Tuesday, February 10, 2009

A Weird Weekend or ... More

Observations in a stranger that usual week ...

I am one of those children who, according to my mother, "judges" her parents. I don't think it's judgment, but I have always questioned their doings. In a way, I think they (the parents) got what they wanted: they taught us to challenge everything and not accept what is. They didn't specify they were exempt from this.

I say this now because I never understood, for instance, why on earth my mom would buy whatever fruit there was in season in industrial quantities to make canned goods with. She slaved for weeks in the kitchen, every single of the four seasons we have back home, to make hundreds of jars of preserves, marmalade, juices, spreads, and you name it. We had pepper spread, and eggplant spread, and cherry, and sour cherry, and walnut, and strawberry, and blueberry, and wild strawberry, and peach, and apple preserves, and tomato sauce, and tomato juice - hundreds of jars of them. Sometimes we ate for years from the same batch. Her fingers would turn various colors when she was canning, because she had to clean and pit and manually mince the fruit before cooking it - so her hands were red, or green, or black, or orange, or purple, depending on the fruits. How was she not embarrassed to go to work like that?! I never got it. We could afford the things in the store, why would she have to go through all that labor for food we ate once or twice a week??

I never got it, till this weekend, when my fingers turned orange, as I peeled, seeded (yes, they can have seeds, too) and cleaned my first batch of mandarin oranges and made my first jar of preserves. I look at my hands and I smile: I miss mom, and I wish she were closer so she can taste my preserves and tell me how much I suck at making it. I love it, though. It's like no preserves I have ever bought in any store, or country fair. It's so much more flavorful, and so much clearer than the stuff you buy in store. It also tastes sweeter because it's my mom's recipe. And you know what: I am not embarrassed that my hands are orange. If anything, I am proud!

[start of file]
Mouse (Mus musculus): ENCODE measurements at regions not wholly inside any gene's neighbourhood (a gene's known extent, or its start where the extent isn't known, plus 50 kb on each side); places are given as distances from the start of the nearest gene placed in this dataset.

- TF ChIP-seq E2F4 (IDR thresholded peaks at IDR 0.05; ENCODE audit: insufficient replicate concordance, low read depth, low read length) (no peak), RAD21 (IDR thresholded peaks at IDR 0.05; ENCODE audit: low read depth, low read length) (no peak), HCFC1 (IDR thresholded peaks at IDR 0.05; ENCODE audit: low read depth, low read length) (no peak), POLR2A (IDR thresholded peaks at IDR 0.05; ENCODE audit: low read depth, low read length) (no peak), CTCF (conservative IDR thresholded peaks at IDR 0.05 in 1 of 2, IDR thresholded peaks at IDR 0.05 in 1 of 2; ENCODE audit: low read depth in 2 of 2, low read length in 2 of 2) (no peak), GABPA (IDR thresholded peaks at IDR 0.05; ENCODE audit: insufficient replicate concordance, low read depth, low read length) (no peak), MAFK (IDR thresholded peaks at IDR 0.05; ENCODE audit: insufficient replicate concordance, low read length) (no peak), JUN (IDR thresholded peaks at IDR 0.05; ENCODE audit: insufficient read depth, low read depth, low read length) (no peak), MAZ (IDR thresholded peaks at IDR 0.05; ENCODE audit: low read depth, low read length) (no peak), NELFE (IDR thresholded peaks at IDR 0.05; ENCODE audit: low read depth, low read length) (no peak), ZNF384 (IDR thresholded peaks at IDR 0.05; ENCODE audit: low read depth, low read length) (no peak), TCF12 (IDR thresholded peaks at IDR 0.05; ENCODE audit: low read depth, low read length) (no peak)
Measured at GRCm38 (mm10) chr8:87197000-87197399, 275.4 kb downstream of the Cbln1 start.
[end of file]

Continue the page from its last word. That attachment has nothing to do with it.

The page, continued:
I am reading a great book this week: "My Stroke of Insight" by Jill Bolte Taylor, Ph.D. What a life changing book for me! Stroke and I go a long and unhappy way back. Stroke and I, I feel, will revisit each other in the future, as well. Being close to stroke patients, and brain-diseased patients, I have always been fascinated with what exactly happens in our lives, in our body-lives, when the mind goes, fully or partially. I've always known what it feels like when your body goes, but your mind...?! To read about this kind of experience first hand, from a brain specialist is such a gift!

It's a great, loving, compassionate and easy read; one that, I think, anyone with any nerve for human empathy should read. It's a book that I have probably waited for all my life. It's my escape from the world of "crazy" as I am calling it lately. It's simply beautiful.


I am trying to convince dad that Obama is not a liar. So far, it's not working so good: I'm doing a lot of convincing, and he's doing a lot of not listening to me. It's the first time in my life when I actually give a darn about politics. It's odd! Not sure it'll last.


Ran into a former co-worker that I think the world of. She's great at what she does, and she does it with ease. On top of being a kick-a^^ professional, she's just a cool person, with a great heritage, awesome taste, talented, and unique in every way you can imagine. She now is looking to become a yoga teacher, and she's great at that too. I asked her, would she make yoga her full time job, she says: 'Oh, no! That's my hobby! I am waaayyy too non-committed for that. That's a huge commitment'. Hhmm... That was odd. I would have thought that going through the teacher certification program, and through the exams and all would have been huge in the first place. She went through all that, and now, she's shelving the degree?! Why? I was puzzled. True to herself, however, she never ceases to surprise.